Update (in three parts):
#1. JTA was gracious enough to tweet a link to this post, calling it a “thoughtful critique.” Which, you know, if you’re going to be all gracious and everything, I’m going to have to say that that’s very nice of you. Very nice, JTA! Thank you.
#2. Also, my All Things Internet pal Vicki Boykis (you can see her down there in the comments to this very post, even!) wrote a really good post about the list (also graciously tweeted by JTA) from an entirely different angle, explaining the much more technical and social-media specific problems with the list, some of which I vaguely sensed but could not have begun to explain to myself, much less to anyone else.
#3. Even though I was smart enough to point out that many people don’t know from Twitter, Vicki was even smarter and posted an explanation for those not on it.
bonus #4! Point is: Vicki’s very smart. And wry, and clever, and you really should be reading her. (Plus which, I just corrected my months-long mis-spelling of her name on my blog roll, which she was too gracious to ever point out, so, yeah… there’s that, too).
Easily the craziest thing to happen to me in 2010 happened when the year was almost done.
Last Thursday, December 30, the Jewish Telegraph Agency (aka JTA, a kind of a Jewish AP) posted its list of the 100 Most Influential Jewish Twitter Users for 2010.
To give you some perspective on this, let me fill you in on a few of the folks I bested:
Yes, that’s right: In Twitterverse, I am more influential than AIPAC.
Now, we all know that I love me my Twitter. I use it as a combination clipping service, source of Awesome Information I’d Never Otherwise Hear, branding device, and virtual water cooler. I have online friends who I know almost exclusively through Twitter, people who genuinely brighten and add to my day, in 140-character increments.
But I don’t think I’ve ever seen a more convincing argument for Twitter’s utter lack of real world applicability than my place on that list. Indeed, on that list a cautionary tale hangs.
Twitter is a place where I carefully pick and choose who I talk to, what I read, and who can talk to me. If people seek me out to yell at me, I block them. This is one of the beauty parts of the service, frankly, but it’s also a piece of a larger, more important truth:
Twitter doesn’t reflect the world.
Indeed, I would argue that there is no such thing (no real thing, no quantifiable thing) as “Twitter,” at least not in the sense that there is a New York Times, or even a Huffington Post. There are as many Twitters as there are people with Twitter handles, and those individual Twitters don’t reflect the world — they reflect the people on the other side of the handles.
My Twitter reflects me. I’m sharing information and laffs with people who are, for whatever reason, and however tangentially, Like Me. It’s true that a bunch of people who are very much Not Like Me have started to follow me in the wake of the publication of the JTA list, but a) I have every reason to believe that many of them will soon stop (like the settler, for instance), and b) even if they’re Not Like Me in Twitter terms? They’re still Like Me in tech terms.
Put it this way: @AIPAC might be on Twitter, but AIPAC isn’t on Twitter.
AIPAC — that is to say, the people meeting with Senators and helping to shape our national discourse on Israel — are not reading the 140-character missives of tens of thousands of people, and neither are they crafting their own missives. They’re too busy meeting with Senators and helping to shape our national discourse on Israel. Similarly, (most of) the people who donate to AIPAC and believe every word that AIPAC utters are also not on Twitter. They’re too old.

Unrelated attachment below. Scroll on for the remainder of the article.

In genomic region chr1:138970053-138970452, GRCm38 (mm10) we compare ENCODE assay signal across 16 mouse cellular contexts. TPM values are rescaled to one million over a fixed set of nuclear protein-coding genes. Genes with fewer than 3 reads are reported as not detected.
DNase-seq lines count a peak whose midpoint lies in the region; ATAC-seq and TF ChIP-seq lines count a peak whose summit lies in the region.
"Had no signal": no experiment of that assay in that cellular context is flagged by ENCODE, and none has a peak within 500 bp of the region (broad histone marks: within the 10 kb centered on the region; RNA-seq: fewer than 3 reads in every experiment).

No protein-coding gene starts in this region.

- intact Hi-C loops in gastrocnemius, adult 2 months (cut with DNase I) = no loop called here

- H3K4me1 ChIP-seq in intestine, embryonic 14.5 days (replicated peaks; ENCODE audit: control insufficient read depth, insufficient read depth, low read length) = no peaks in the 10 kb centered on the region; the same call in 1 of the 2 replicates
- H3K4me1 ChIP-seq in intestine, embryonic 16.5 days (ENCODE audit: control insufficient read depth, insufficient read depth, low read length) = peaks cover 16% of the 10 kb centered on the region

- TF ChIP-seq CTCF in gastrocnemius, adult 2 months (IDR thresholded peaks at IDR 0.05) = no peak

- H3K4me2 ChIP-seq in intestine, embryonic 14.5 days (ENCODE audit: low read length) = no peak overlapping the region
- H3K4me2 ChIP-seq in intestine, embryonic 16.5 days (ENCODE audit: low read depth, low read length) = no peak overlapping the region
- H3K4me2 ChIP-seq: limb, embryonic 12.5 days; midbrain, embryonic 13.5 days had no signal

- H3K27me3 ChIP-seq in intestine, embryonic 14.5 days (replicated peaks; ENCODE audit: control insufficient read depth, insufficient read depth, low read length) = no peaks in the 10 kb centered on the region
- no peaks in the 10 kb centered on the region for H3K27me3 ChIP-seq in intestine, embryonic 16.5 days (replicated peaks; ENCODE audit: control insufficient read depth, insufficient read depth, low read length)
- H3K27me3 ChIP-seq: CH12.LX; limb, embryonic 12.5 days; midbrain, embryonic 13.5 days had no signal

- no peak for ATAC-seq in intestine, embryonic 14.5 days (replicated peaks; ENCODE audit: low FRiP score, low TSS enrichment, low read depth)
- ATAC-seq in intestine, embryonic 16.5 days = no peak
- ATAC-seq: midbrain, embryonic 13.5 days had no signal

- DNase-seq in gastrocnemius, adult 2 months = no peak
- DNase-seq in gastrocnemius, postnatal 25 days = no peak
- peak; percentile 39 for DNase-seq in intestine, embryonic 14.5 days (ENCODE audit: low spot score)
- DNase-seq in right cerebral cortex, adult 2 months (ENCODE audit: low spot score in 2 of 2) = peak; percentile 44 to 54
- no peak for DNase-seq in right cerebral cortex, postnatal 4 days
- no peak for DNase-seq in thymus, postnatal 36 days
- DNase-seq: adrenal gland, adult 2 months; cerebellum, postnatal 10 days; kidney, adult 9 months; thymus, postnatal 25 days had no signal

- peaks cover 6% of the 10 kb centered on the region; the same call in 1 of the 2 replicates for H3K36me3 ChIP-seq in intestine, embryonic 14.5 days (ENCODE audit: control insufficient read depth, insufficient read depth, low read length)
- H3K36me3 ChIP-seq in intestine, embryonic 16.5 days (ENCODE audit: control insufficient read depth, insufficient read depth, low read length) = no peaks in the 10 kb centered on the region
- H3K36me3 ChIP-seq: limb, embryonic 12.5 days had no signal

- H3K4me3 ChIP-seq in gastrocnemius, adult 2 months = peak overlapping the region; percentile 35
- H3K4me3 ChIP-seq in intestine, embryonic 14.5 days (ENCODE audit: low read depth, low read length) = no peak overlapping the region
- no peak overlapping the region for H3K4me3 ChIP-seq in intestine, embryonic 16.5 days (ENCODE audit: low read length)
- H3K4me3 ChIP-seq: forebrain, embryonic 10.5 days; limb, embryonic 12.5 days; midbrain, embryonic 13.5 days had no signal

Indeed, the vast majority of people — whether they regularly meet with Senators, are old, or not — are not on Twitter. All told, Twitter has some 145 million “registered users,” but there’s no way of knowing (because Twitter apparently doesn’t want to tell us) how many of these people actually use the service. This is a world of seven billion people. A whole lot of whom (even just among the Jews) don’t even own computers.
Before the list came out, I had about 370 Twitter followers. I always block people who have followed me solely to sell me something, so at least I can say that that list represents real people who actively chose to follow me, but a) I have no way of knowing who reads what and how often, and b) 370 people. Dude.
There are Jewish Twitter accounts with twice, three, nine times as many followers as I have who fell below me on the JTA list — many of whom are, moreover, confident enough in their Cool Kid status to completely ignore me, even when I actively seek to engage them (ok, so they’re also rude, but that’s neither here nor there).
If I actually have influence on Twitter (and I think the foregoing suggests that to be a pretty big “if”), and if the JTA isn’t really just making a mountain out of an exceptionally small and particularly narrowly defined molehill (re-read the bit about how people were chosen, before the fancy metrics were applied), and if having influence on Twitter is even something that can be usefully measured — it clearly means nothing.
Because AIPAC, and the Jewish Agency, and Danny Ayalon are the ones actually calling the shots — some of the shots, at any rate, a hell of a lot more shots than I ever even hear about, much less get to influence. And I live in Real Life, not Twitterverse.
So, to sum up: Twitter is very nice. But it is not Real Life.
Just look at me!